Tokyo, Japan (CNN) -- A court in northern Japan found two Greenpeace activists guilty Monday for stealing whale meat, but suspended their sentences, Greenpeace Japan said.
The Aomori District Court ruled that the activists, Junichi Sato and Toru Suzuki, will only have to serve one-year terms if they commit a crime in the next three years, Greenpeace said.
In a press conference after the verdict, Sato said Greenpeace would appeal the case. He said Monday's sentence was "unfair" and "preventing the citizens' right to know."
Suzuki said in a statement that the sentence was disproportionate and undeserved.
"We set out to reveal the truth about the government's whaling program, but instead have been punished, while those behind the misuse of public money walk free," he said.
The case highlights rising tensions between anti-whaling activists and Japanese officials.
Japan's whaling has drawn sharp criticism from environmental advocacy groups, who claim it involves the cruel slaughter of whales so that meat can be sold in markets and restaurants.
Japanese officials say their hunts are permitted under rules that prohibit commercial whaling but allow whaling for scientific reasons.
Greenpeace has said a tip led Sato and Suzuki to a whaling ship smuggling the whale meat onto the black market.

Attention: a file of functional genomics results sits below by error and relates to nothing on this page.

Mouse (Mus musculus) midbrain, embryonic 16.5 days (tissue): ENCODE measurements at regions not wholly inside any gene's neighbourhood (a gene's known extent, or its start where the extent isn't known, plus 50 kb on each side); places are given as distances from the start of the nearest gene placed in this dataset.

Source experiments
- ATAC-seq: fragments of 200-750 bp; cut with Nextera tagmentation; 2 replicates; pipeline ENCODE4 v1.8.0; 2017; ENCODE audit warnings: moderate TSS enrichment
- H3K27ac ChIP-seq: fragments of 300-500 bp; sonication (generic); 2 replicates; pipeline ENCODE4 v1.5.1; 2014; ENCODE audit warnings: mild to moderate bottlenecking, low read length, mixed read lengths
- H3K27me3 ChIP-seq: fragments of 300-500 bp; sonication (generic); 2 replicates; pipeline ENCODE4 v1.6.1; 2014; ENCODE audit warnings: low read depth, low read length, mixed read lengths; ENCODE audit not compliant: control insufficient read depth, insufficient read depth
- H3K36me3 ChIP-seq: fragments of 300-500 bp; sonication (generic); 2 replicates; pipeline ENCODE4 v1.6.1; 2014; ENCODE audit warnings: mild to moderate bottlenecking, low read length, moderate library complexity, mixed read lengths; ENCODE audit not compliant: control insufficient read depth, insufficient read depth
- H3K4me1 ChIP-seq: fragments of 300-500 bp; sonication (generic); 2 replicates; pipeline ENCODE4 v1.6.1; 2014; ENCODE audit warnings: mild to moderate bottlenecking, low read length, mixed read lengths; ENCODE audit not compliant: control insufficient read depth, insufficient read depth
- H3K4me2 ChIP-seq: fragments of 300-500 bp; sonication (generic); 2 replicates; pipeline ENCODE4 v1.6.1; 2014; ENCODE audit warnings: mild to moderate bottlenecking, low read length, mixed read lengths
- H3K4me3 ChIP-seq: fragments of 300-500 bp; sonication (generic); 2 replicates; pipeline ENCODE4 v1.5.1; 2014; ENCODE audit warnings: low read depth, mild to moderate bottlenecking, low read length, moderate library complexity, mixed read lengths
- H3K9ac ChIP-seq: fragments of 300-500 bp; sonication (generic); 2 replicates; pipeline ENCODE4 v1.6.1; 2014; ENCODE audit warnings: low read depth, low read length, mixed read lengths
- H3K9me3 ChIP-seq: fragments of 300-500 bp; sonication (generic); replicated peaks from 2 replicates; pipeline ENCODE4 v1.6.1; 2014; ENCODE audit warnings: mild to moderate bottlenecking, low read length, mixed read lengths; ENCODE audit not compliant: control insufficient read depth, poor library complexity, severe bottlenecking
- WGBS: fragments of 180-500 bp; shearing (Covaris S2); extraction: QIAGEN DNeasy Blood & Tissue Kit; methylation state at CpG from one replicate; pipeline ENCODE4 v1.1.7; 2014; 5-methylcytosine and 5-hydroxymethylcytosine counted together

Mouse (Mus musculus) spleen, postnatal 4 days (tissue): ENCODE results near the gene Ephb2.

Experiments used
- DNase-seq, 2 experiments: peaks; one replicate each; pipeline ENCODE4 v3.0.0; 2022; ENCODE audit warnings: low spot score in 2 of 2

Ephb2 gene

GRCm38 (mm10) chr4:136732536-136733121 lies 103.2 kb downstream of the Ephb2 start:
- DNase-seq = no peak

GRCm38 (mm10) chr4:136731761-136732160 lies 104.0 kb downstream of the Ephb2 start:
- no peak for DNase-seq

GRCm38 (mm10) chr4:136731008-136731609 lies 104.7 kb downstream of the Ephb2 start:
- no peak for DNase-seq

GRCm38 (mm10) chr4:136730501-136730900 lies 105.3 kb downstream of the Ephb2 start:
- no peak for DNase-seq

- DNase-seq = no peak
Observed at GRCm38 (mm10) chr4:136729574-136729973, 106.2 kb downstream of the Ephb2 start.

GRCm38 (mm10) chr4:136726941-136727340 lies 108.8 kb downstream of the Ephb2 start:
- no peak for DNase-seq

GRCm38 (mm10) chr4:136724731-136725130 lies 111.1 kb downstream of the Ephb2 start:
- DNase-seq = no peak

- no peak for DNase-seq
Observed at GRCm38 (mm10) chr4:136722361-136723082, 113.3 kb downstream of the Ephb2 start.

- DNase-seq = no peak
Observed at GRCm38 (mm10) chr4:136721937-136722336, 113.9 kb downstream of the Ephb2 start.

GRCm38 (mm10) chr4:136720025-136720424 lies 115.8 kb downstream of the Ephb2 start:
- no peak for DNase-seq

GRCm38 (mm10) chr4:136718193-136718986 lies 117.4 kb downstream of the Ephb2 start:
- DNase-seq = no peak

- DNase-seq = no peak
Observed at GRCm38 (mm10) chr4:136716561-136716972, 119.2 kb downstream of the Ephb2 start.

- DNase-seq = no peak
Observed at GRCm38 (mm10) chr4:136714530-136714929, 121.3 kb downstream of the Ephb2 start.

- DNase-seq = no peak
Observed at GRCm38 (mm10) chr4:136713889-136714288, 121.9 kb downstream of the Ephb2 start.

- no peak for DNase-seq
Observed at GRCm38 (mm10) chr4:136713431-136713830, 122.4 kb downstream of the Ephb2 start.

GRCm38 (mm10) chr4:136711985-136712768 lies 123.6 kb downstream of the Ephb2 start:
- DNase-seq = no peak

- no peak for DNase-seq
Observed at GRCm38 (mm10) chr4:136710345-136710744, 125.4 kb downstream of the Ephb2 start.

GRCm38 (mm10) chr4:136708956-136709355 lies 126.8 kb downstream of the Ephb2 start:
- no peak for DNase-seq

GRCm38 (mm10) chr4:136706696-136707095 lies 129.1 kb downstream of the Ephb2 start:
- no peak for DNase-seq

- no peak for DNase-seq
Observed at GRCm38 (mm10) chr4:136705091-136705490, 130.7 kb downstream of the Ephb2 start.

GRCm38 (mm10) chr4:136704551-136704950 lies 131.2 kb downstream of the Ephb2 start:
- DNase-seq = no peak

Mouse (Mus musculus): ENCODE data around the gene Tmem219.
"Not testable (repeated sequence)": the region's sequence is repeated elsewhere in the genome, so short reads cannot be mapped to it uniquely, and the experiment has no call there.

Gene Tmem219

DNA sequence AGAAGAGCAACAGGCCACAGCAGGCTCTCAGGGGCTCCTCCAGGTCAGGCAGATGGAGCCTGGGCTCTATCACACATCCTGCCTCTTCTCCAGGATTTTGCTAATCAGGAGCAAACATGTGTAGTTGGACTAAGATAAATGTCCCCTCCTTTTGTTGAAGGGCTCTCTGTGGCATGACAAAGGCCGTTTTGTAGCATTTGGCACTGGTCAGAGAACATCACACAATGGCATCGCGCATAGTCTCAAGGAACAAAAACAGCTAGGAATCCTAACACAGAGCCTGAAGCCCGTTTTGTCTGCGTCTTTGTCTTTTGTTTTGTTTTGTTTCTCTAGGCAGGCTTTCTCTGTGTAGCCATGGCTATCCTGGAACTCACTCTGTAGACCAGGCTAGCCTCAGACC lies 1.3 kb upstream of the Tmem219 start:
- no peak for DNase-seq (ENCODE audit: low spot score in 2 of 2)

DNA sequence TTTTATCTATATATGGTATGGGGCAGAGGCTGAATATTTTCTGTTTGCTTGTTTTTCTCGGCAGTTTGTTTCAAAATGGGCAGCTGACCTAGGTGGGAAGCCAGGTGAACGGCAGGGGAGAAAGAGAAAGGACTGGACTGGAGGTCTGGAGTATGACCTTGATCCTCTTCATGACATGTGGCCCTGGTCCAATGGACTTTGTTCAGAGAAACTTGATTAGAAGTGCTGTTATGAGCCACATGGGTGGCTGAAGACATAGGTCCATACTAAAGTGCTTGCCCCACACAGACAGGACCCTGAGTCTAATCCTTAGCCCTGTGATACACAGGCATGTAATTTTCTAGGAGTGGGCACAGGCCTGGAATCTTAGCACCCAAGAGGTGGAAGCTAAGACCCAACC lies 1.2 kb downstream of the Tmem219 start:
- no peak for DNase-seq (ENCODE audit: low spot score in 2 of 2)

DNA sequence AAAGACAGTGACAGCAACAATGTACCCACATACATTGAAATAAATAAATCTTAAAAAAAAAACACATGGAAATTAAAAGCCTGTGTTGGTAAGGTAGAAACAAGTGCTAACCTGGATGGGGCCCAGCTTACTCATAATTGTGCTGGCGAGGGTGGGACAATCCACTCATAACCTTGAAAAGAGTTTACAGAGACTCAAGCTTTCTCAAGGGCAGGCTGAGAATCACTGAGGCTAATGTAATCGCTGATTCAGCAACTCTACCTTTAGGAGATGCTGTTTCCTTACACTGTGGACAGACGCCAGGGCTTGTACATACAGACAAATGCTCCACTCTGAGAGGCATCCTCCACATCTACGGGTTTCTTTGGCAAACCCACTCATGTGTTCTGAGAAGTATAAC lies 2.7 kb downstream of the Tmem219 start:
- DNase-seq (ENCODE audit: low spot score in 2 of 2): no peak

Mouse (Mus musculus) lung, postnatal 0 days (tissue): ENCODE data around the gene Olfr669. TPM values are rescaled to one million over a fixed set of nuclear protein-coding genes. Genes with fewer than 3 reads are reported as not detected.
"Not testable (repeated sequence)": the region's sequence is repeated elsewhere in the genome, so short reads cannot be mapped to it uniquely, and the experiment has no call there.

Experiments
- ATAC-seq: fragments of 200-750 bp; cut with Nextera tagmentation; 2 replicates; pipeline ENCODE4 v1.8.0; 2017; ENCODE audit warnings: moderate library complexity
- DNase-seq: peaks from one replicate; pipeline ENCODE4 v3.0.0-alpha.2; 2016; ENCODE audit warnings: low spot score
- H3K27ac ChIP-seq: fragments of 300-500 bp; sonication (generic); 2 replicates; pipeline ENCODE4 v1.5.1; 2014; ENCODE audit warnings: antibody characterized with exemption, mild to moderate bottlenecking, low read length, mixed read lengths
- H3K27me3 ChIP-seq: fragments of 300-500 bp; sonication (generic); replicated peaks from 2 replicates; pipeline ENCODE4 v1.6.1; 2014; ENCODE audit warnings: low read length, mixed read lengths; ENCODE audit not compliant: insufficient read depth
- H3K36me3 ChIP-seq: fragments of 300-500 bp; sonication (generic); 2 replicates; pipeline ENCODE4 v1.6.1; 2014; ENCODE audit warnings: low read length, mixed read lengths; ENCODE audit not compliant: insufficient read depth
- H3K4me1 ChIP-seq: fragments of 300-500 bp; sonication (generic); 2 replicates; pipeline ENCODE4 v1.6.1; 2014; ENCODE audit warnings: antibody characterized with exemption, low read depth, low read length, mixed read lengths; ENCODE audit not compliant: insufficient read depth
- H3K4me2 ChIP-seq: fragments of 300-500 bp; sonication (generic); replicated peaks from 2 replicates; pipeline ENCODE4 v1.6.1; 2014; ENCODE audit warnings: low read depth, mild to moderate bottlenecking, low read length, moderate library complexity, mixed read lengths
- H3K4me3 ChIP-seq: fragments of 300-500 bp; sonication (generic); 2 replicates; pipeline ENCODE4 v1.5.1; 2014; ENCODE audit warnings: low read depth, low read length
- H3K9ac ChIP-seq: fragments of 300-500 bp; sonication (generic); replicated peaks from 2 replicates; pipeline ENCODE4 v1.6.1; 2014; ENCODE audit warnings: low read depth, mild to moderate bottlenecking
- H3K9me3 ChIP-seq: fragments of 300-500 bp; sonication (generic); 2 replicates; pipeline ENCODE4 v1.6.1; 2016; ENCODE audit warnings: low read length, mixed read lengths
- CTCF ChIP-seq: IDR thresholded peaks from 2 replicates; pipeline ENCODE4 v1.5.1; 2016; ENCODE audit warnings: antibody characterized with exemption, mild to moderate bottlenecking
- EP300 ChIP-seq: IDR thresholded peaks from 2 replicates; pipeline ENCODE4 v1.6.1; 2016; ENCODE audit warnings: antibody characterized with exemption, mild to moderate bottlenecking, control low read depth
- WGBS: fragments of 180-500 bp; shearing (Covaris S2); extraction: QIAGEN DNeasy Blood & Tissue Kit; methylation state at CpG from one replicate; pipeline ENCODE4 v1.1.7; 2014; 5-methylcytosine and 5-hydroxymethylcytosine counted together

In a press conference, Sato announced that they had found 23 kilograms (50.7 lbs) of whale meat in a box they intercepted. He showed the whale meat in the box, and alleged a systematic, large-scale embezzlement within Japan's whaling program.
Greenpeace delivered the whale meat to the Tokyo prosecutor's office days later.
The police moved, but not on the Greenpeace allegations.
"They dropped the case and we are the ones who got arrested," Sato said in an interview earlier this year.
Sato and Suzuki were arrested in June 2008 and charged with trespassing and theft. They faced up to 10 years behind bars.
Regardless of the reason, police said, it was theft because Greenpeace admitted that it intercepted the box.
Reaction outside of Japan was swift.
Protests were held around the world in support of the men, who came to be known as the "Tokyo Two."
And a U.N. human rights body declared Japan's trial of the men a violation of human rights.
Joji Morishita of the Japan Fisheries Agency has said the government recognizes the right of protest, but activists will be punished if they break Japan's laws.
But Greenpeace International's executive director, who traveled to Japan for the ruling, said Monday that the organization was determined to get the activists' "unjust" conviction overturned.
"Activists are not criminals, and to treat them as such has a chilling effect in society, undermining the quality of democracy," Executive Director Kumi Naidoo said in a statement after Monday's ruling.
In July, a Japanese court found Peter Bethune, an environmental activist from New Zealand, guilty on five charges, ranging from assault against whalers to trespassing into a whaling vessel.
He was given a two-year suspended prison sentence and five years' probation Wednesday by a Tokyo district court judge for throwing butyric acid at a whaling ship, jumping aboard and attempting to make a citizen's arrest of the captain.